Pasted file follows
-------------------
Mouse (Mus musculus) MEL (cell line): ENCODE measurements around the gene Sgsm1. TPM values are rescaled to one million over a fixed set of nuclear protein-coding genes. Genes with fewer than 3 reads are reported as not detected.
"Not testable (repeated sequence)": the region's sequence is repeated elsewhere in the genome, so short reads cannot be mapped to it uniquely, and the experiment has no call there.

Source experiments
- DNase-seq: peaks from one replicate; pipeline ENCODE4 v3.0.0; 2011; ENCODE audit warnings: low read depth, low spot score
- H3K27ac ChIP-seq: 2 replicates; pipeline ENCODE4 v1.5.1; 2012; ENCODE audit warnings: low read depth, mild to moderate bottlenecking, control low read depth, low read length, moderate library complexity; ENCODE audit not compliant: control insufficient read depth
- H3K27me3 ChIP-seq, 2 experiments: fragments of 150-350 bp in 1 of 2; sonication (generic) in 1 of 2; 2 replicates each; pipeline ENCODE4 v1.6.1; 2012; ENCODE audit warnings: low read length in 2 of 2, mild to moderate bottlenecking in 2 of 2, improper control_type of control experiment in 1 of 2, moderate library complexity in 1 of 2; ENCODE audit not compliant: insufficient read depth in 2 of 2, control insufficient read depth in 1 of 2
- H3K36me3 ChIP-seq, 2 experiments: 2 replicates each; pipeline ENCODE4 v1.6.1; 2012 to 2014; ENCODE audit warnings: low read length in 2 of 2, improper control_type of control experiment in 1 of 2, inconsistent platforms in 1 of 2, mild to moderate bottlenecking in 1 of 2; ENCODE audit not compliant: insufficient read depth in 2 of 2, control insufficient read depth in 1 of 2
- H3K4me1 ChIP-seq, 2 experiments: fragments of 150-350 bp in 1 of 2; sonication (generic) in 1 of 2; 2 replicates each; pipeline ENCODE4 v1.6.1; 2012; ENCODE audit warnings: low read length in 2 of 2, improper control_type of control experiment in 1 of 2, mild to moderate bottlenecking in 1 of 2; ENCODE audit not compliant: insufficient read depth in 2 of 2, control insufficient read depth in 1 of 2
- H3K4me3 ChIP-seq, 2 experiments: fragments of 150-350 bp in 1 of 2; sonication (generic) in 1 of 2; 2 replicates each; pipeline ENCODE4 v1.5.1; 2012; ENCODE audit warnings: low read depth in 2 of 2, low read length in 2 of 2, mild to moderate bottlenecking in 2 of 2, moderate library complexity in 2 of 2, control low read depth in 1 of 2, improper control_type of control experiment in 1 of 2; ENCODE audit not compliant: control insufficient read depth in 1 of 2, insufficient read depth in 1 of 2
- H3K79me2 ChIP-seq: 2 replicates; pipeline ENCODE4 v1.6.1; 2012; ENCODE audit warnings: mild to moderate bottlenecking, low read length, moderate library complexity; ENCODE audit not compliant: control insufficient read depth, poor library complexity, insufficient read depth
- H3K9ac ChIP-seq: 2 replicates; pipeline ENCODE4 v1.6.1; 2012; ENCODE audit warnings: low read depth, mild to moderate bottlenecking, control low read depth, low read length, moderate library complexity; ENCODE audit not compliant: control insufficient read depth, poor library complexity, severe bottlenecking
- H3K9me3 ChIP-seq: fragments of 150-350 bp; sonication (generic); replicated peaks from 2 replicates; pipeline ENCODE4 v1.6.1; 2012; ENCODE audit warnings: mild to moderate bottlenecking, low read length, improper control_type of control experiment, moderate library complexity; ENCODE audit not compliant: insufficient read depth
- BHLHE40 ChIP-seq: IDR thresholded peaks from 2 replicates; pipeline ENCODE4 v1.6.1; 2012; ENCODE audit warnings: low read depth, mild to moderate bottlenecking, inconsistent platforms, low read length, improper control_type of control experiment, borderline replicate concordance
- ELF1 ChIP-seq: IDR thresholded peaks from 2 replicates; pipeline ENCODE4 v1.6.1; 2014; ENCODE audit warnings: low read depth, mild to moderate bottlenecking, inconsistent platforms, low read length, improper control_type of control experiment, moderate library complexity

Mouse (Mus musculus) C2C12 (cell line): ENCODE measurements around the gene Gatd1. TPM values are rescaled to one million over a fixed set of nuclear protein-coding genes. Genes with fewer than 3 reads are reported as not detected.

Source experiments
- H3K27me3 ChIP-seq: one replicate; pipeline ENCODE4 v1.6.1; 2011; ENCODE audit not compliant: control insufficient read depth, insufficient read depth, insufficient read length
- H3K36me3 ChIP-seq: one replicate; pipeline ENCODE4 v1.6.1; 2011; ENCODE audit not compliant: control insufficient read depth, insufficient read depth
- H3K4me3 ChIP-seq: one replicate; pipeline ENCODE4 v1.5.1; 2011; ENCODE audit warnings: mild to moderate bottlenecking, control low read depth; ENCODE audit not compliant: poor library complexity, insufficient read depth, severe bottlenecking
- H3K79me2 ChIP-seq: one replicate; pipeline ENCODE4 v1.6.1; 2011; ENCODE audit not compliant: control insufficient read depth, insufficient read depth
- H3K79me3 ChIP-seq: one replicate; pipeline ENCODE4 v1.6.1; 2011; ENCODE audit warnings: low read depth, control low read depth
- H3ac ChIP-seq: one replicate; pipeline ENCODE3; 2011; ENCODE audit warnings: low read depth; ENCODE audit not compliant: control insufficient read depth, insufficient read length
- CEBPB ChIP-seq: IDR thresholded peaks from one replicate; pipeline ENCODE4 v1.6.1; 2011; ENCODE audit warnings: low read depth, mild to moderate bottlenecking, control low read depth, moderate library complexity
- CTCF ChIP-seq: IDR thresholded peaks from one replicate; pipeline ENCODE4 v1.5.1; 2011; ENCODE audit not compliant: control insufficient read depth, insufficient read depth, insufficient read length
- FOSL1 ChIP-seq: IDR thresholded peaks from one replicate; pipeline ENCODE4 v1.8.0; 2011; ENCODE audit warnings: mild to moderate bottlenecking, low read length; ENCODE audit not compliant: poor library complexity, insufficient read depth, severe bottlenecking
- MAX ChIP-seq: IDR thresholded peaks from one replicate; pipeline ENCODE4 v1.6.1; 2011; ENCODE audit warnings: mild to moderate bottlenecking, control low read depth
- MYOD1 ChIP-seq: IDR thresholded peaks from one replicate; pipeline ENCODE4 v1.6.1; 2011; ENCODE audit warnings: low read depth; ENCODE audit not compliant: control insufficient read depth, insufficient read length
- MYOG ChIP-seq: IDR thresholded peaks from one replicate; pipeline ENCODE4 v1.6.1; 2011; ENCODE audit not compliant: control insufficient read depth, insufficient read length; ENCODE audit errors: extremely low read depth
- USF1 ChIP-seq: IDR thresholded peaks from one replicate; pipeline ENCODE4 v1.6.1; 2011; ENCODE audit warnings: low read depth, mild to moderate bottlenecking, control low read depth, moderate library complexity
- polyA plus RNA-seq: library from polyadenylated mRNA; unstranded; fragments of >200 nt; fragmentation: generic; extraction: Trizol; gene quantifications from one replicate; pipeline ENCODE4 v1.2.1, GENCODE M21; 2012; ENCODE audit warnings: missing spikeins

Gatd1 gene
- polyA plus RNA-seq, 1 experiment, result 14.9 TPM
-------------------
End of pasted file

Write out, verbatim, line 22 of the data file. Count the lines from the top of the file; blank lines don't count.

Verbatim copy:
- H3ac ChIP-seq: one replicate; pipeline ENCODE3; 2011; ENCODE audit warnings: low read depth; ENCODE audit not compliant: control insufficient read depth, insufficient read length